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Another Country Reviews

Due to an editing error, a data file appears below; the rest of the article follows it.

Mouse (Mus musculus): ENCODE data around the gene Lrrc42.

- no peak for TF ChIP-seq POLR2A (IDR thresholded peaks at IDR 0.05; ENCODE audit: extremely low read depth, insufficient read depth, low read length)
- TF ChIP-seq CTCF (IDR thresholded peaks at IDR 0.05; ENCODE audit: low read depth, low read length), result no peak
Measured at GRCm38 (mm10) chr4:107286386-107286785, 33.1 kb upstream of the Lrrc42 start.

Fiction loosely based on the lives of Burgess and Maclean, the two upper-crust Englishmen who became spies for the Soviet Union. It begins as Everett is ensconced in Moscow, allowing himself to be interviewed for the first time in years, by a woman from the US (Brantley). The film flashes back to the 1930s, when Brantley falls hard for Elwes but keeps it secret so that he will be eligible to join a group of upperclassmen known as "The Gods." When his romantic penchant--or rather his inability to be discreet about it--is discovered by members of the group, they will no longer consider him a candidate for membership, and he begins his lifelong attempt to take revenge on "authority." The best part of this otherwise inconsequential movie is the cinematography of Biziou, which won a prize in 1984 at the Cannes Film Festival.